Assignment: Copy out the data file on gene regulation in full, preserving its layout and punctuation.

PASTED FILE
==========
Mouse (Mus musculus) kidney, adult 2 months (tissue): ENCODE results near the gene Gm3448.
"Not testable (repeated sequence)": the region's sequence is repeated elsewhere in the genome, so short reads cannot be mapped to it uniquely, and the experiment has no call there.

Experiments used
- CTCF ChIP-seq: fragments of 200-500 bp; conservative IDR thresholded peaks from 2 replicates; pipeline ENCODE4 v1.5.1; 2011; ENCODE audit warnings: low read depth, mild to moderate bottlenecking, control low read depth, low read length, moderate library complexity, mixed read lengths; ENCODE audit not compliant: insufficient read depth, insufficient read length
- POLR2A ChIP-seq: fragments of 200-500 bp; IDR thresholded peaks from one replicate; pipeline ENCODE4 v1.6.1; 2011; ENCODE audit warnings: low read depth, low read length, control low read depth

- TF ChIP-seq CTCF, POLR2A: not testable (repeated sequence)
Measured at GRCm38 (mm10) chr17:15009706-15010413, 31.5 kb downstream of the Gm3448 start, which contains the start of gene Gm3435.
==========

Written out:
Mouse (Mus musculus) kidney, adult 2 months (tissue): ENCODE results near the gene Gm3448.
"Not testable (repeated sequence)": the region's sequence is repeated elsewhere in the genome, so short reads cannot be mapped to it uniquely, and the experiment has no call there.

Experiments used
- CTCF ChIP-seq: fragments of 200-500 bp; conservative IDR thresholded peaks from 2 replicates; pipeline ENCODE4 v1.5.1; 2011; ENCODE audit warnings: low read depth, mild to moderate bottlenecking, control low read depth, low read length, moderate library complexity, mixed read lengths; ENCODE audit not compliant: insufficient read depth, insufficient read length
- POLR2A ChIP-seq: fragments of 200-500 bp; IDR thresholded peaks from one replicate; pipeline ENCODE4 v1.6.1; 2011; ENCODE audit warnings: low read depth, low read length, control low read depth

- TF ChIP-seq CTCF, POLR2A: not testable (repeated sequence)
Measured at GRCm38 (mm10) chr17:15009706-15010413, 31.5 kb downstream of the Gm3448 start, which contains the start of gene Gm3435.